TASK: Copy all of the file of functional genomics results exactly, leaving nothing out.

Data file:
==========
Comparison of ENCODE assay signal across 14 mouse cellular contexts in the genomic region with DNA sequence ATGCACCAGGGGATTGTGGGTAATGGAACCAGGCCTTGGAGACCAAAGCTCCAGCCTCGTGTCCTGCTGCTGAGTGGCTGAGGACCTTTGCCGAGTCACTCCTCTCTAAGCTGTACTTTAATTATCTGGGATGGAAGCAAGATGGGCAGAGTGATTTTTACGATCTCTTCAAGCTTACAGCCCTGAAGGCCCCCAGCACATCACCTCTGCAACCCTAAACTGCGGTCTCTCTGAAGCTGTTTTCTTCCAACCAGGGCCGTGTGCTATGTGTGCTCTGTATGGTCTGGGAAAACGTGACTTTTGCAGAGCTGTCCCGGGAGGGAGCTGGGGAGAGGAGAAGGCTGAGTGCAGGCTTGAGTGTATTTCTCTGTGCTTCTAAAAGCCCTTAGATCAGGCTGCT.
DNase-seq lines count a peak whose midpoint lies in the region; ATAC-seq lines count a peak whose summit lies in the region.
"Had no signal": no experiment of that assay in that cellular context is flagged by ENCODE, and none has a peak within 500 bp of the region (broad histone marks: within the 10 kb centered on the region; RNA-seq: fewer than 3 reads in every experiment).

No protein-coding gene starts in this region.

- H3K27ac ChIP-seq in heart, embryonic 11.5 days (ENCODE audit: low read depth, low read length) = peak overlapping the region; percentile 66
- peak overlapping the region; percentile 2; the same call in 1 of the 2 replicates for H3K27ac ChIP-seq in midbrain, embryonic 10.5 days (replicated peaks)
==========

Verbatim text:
Comparison of ENCODE assay signal across 14 mouse cellular contexts in the genomic region with DNA sequence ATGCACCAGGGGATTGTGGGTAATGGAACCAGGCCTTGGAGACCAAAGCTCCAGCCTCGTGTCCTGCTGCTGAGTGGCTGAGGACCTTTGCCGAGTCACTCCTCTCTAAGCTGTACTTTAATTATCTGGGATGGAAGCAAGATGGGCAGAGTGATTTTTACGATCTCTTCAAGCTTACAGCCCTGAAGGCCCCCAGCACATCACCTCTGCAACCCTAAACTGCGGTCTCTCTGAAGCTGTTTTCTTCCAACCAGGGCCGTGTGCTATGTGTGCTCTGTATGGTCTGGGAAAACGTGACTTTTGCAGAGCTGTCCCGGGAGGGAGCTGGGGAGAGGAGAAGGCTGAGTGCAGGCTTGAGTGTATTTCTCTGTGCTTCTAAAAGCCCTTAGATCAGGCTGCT.
DNase-seq lines count a peak whose midpoint lies in the region; ATAC-seq lines count a peak whose summit lies in the region.
"Had no signal": no experiment of that assay in that cellular context is flagged by ENCODE, and none has a peak within 500 bp of the region (broad histone marks: within the 10 kb centered on the region; RNA-seq: fewer than 3 reads in every experiment).

No protein-coding gene starts in this region.

- H3K27ac ChIP-seq in heart, embryonic 11.5 days (ENCODE audit: low read depth, low read length) = peak overlapping the region; percentile 66
- peak overlapping the region; percentile 2; the same call in 1 of the 2 replicates for H3K27ac ChIP-seq in midbrain, embryonic 10.5 days (replicated peaks)